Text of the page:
Removing hairline scratches

Discussion in 'Hardware, Setup & Repair [BG]' started by raycer, Apr 21, 2004.

  1. raycer


    Mar 22, 2004
    Orange County, NY
    Now I know my Viper bass will be getting more scratches, but since it it black, even though it is brand new, you can see little hairline marks on it in a couple of spots, probably since it was on the wall in the music shop and being black everything shows.

    You guys and girls use anything for removing such scratches and anything to keep it look nice and shiny.

    I should have remembered how hard black is to keep nice after owning a black car for a while :)
  2. rusty


    Mar 29, 2004
    This is kinda unrelated, but...
    To remove small scratches on the ipod screen, ppl use a little brasso to polish it. Apparently it works like a dream.
    Or, you could try using Meguiar's scratch X - normally used to remove little scratches on cars.

    Ok, I really have no idea how both with work on the bass - so unless other ppl second these suggestions, I think it's better not to try them :help:
  3. raycer


    Mar 22, 2004
    Orange County, NY
    LOL, thanks for the reply though :)

    I was thinking of using car stuff but I'm not sure if stuff like Meguiars would be good on a bass.

    Anybody use the fender care pack thing?
  4. MyDogBo


    Aug 25, 2002
    ummm.. why not? the paint products and processes are completely similar .. the first guys that did the gun work in fullerton were squirting cars before electric guitars .. try 3M (automotive) "Finese It" less abrasive or Meguirs (automotive) "Swirl Cut or Remover" - Word of advice .. if it's cleared be sure not to rub too hard or too long because you don't want to get into the color...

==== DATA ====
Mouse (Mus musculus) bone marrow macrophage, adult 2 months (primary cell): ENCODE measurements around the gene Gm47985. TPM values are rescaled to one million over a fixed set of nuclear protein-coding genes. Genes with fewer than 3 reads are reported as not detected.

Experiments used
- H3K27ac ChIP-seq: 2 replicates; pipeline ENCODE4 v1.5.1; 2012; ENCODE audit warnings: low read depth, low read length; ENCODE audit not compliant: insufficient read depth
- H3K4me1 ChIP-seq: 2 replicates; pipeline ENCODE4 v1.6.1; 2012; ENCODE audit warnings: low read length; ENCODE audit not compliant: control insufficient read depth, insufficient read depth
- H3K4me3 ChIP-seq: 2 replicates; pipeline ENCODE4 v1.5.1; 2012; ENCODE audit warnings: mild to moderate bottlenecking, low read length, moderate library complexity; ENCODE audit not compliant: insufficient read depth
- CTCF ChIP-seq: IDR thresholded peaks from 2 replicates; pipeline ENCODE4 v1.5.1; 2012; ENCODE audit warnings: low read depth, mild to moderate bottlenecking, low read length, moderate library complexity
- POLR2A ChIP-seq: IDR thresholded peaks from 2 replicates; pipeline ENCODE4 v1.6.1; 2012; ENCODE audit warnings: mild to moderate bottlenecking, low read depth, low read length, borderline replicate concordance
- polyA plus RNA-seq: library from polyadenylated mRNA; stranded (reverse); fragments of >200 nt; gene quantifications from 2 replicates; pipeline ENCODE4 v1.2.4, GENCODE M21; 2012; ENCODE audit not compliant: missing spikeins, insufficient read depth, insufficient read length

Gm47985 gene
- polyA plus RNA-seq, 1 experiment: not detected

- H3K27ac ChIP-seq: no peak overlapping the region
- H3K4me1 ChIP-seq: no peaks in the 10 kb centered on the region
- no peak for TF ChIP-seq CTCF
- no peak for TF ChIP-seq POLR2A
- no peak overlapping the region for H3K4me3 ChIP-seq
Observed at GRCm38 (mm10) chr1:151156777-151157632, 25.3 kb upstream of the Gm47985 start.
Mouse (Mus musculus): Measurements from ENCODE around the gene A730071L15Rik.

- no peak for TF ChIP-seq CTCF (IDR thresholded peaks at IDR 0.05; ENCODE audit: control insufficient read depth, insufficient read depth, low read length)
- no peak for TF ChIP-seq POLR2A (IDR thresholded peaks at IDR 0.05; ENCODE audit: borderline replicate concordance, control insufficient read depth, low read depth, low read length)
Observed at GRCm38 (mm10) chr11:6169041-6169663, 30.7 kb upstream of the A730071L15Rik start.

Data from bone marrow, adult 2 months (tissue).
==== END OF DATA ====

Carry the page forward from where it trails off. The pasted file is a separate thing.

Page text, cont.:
5. I got a finishing compound from a wood working store, probably can get it other places though......

    It's made by behlen and is called deluxing compound, used mostly for furniture.

    Did an excellent job on a black G&L.
  6. Before you hit with the abrasive compounds, try a good synthetic polymer wax from Mother or Meguiars. These tend to fill in the hairline marks pretty well with a coat or two so you may not require a compound. If that doesn't get it, try a cleaner/wax and if you still need more then move to a very light compound like a clear coat compound. My suggestion is to go conservative. Don't start by bombing the lake.

    Lastly, you can have a pro take care of it with a buffing wheel.
  7. Figjam


    Aug 5, 2003
    Boston, MA
    Psh. Leave em. When i get a scratch on my bass im proud.
  8. raycer


    Mar 22, 2004
    Orange County, NY
    Thanks for the info everyone

    Sorry about posting in the wrong forum. I didn't think it would go in setup :)
  9. RAM


    May 10, 2000
    Chicago, IL
    I learned to use Maguire's from a luthier. It's perfectly good stuff.:D

    There's actually 2 products to use by Maguire's:
    First, use the rough cut in a circular motion to remove the scratch.

    Second, use the mirror glaze in a circular motion to restore the shine.

    Works like a charm!:D